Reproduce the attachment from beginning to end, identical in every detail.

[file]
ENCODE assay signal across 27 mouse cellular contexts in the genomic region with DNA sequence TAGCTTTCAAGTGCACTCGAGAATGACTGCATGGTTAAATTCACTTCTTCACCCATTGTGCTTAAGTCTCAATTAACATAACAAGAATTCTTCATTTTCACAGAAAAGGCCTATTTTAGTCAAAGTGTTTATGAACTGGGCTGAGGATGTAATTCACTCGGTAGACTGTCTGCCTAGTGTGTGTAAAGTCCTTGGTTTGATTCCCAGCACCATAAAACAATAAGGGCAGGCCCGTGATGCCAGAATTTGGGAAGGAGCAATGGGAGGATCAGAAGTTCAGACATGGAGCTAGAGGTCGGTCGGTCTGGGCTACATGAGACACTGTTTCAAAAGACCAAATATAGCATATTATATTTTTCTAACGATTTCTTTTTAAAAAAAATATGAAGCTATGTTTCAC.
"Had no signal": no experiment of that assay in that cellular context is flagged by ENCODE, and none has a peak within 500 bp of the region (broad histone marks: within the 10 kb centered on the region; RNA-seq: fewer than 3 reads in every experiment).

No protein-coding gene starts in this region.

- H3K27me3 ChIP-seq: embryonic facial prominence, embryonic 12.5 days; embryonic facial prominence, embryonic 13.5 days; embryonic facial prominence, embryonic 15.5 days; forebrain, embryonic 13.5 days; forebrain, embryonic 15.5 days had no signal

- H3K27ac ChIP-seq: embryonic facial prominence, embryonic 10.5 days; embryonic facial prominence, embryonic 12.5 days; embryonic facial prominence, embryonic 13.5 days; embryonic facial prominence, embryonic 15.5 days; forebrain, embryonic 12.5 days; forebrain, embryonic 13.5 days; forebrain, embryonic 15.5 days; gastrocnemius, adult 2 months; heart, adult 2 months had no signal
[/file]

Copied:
ENCODE assay signal across 27 mouse cellular contexts in the genomic region with DNA sequence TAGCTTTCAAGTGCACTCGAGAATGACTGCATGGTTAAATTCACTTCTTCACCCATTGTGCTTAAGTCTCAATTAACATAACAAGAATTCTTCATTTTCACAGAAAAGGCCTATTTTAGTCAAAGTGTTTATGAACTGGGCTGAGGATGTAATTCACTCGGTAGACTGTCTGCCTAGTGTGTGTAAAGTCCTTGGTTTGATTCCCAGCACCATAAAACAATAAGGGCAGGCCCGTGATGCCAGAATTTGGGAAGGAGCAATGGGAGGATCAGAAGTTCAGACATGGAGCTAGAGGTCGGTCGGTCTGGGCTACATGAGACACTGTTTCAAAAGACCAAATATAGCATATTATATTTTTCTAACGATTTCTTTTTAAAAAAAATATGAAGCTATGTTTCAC.
"Had no signal": no experiment of that assay in that cellular context is flagged by ENCODE, and none has a peak within 500 bp of the region (broad histone marks: within the 10 kb centered on the region; RNA-seq: fewer than 3 reads in every experiment).

No protein-coding gene starts in this region.

- H3K27me3 ChIP-seq: embryonic facial prominence, embryonic 12.5 days; embryonic facial prominence, embryonic 13.5 days; embryonic facial prominence, embryonic 15.5 days; forebrain, embryonic 13.5 days; forebrain, embryonic 15.5 days had no signal

- H3K27ac ChIP-seq: embryonic facial prominence, embryonic 10.5 days; embryonic facial prominence, embryonic 12.5 days; embryonic facial prominence, embryonic 13.5 days; embryonic facial prominence, embryonic 15.5 days; forebrain, embryonic 12.5 days; forebrain, embryonic 13.5 days; forebrain, embryonic 15.5 days; gastrocnemius, adult 2 months; heart, adult 2 months had no signal